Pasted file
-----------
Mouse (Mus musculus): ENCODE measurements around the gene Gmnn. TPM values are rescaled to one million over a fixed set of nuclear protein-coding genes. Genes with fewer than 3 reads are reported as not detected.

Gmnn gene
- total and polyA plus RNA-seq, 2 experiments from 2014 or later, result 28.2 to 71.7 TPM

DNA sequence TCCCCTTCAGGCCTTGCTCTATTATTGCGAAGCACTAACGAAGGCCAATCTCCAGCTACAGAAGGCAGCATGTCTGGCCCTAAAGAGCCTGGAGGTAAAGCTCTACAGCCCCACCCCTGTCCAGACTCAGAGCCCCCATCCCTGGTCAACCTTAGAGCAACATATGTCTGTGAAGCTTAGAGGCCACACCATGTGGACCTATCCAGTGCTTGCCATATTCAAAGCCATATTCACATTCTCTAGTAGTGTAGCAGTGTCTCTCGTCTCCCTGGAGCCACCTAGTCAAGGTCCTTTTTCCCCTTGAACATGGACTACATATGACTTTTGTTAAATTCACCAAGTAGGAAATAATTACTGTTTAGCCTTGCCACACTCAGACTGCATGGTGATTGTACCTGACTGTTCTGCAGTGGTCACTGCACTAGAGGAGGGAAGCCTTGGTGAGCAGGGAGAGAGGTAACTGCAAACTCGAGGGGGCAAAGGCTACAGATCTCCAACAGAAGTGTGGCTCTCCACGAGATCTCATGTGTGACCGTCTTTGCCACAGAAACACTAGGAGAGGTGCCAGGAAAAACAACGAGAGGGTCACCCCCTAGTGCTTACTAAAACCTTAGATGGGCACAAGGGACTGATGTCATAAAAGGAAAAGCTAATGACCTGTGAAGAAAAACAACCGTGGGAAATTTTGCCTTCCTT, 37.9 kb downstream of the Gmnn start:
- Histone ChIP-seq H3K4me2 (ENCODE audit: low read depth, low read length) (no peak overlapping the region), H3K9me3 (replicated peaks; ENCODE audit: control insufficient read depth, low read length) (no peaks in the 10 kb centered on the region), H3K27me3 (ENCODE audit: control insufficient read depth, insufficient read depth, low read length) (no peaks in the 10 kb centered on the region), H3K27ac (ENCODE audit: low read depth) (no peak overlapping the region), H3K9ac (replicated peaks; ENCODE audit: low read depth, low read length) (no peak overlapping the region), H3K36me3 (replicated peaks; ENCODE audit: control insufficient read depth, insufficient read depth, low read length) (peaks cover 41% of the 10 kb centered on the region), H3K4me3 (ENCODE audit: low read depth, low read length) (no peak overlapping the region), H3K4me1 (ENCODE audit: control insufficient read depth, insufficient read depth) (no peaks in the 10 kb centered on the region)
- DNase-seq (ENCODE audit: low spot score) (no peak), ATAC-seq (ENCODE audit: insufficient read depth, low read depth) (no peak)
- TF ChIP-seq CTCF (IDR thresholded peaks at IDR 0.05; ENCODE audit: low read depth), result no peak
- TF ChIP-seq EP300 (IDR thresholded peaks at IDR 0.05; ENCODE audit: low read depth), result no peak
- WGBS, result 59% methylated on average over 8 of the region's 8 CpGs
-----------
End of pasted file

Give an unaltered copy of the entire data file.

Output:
Mouse (Mus musculus): ENCODE measurements around the gene Gmnn. TPM values are rescaled to one million over a fixed set of nuclear protein-coding genes. Genes with fewer than 3 reads are reported as not detected.

Gmnn gene
- total and polyA plus RNA-seq, 2 experiments from 2014 or later, result 28.2 to 71.7 TPM

DNA sequence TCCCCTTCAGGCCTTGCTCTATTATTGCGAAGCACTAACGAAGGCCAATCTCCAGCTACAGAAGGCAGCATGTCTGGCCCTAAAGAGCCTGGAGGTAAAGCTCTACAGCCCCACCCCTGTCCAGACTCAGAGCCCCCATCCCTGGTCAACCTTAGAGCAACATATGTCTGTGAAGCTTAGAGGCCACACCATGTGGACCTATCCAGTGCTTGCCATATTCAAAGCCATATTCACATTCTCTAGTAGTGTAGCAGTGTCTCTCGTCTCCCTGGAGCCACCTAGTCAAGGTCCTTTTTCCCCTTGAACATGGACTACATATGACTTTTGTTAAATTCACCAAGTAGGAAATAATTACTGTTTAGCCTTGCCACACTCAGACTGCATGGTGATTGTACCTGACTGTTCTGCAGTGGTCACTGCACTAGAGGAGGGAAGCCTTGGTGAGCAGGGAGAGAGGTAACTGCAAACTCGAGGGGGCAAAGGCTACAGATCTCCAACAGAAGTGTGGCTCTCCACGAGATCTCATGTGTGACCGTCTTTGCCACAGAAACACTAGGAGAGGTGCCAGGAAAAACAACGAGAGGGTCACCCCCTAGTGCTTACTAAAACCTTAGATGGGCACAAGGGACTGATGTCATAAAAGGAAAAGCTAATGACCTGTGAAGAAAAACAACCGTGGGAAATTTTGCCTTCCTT, 37.9 kb downstream of the Gmnn start:
- Histone ChIP-seq H3K4me2 (ENCODE audit: low read depth, low read length) (no peak overlapping the region), H3K9me3 (replicated peaks; ENCODE audit: control insufficient read depth, low read length) (no peaks in the 10 kb centered on the region), H3K27me3 (ENCODE audit: control insufficient read depth, insufficient read depth, low read length) (no peaks in the 10 kb centered on the region), H3K27ac (ENCODE audit: low read depth) (no peak overlapping the region), H3K9ac (replicated peaks; ENCODE audit: low read depth, low read length) (no peak overlapping the region), H3K36me3 (replicated peaks; ENCODE audit: control insufficient read depth, insufficient read depth, low read length) (peaks cover 41% of the 10 kb centered on the region), H3K4me3 (ENCODE audit: low read depth, low read length) (no peak overlapping the region), H3K4me1 (ENCODE audit: control insufficient read depth, insufficient read depth) (no peaks in the 10 kb centered on the region)
- DNase-seq (ENCODE audit: low spot score) (no peak), ATAC-seq (ENCODE audit: insufficient read depth, low read depth) (no peak)
- TF ChIP-seq CTCF (IDR thresholded peaks at IDR 0.05; ENCODE audit: low read depth), result no peak
- TF ChIP-seq EP300 (IDR thresholded peaks at IDR 0.05; ENCODE audit: low read depth), result no peak
- WGBS, result 59% methylated on average over 8 of the region's 8 CpGs